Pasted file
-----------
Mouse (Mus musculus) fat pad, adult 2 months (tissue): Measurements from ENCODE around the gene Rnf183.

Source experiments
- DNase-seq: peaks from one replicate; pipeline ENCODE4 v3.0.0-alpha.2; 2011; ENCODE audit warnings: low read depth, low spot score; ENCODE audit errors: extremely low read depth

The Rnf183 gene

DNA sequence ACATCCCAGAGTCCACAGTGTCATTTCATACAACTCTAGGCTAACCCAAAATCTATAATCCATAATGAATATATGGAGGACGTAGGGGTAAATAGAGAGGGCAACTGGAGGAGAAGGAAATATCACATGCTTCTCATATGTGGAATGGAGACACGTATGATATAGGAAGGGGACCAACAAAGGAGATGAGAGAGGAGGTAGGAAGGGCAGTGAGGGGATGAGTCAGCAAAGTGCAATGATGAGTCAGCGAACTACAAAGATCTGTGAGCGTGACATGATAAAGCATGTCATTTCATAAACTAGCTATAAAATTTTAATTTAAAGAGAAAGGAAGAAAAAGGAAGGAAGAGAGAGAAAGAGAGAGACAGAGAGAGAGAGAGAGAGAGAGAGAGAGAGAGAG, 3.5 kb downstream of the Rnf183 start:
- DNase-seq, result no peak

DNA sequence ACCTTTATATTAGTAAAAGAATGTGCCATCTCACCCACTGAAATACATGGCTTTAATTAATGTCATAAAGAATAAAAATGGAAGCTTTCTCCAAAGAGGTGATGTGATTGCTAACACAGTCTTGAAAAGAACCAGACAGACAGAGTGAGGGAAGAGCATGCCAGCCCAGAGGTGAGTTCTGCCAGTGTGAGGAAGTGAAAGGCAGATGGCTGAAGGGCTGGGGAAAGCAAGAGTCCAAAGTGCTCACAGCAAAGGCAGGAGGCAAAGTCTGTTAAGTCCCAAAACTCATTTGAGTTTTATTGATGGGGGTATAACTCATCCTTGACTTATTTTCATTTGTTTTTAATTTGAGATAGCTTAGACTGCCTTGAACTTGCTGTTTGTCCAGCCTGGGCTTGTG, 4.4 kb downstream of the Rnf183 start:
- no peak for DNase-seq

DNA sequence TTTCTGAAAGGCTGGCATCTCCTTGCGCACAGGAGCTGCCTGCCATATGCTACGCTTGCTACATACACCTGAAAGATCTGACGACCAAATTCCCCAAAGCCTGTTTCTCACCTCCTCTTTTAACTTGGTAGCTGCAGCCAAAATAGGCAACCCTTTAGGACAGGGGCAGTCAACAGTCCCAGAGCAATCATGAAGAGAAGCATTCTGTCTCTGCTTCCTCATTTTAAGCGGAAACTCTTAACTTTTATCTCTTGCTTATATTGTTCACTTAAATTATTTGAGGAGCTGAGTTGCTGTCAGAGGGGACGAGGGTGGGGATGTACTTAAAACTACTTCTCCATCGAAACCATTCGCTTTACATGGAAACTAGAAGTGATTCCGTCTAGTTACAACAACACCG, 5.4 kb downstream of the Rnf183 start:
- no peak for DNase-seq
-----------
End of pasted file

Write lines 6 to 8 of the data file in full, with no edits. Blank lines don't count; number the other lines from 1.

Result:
- DNase-seq, result no peak

DNA sequence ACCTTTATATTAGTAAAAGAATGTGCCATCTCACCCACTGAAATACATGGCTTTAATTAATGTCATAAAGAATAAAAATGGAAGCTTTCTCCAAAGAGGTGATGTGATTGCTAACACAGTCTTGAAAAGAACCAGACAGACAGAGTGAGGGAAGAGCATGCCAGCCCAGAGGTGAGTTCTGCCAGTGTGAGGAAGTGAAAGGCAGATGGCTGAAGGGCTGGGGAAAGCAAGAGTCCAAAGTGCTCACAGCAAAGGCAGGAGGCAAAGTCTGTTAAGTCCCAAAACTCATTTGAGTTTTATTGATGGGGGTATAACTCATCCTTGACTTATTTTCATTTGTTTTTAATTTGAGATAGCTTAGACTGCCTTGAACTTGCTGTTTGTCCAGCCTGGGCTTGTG, 4.4 kb downstream of the Rnf183 start:
- no peak for DNase-seq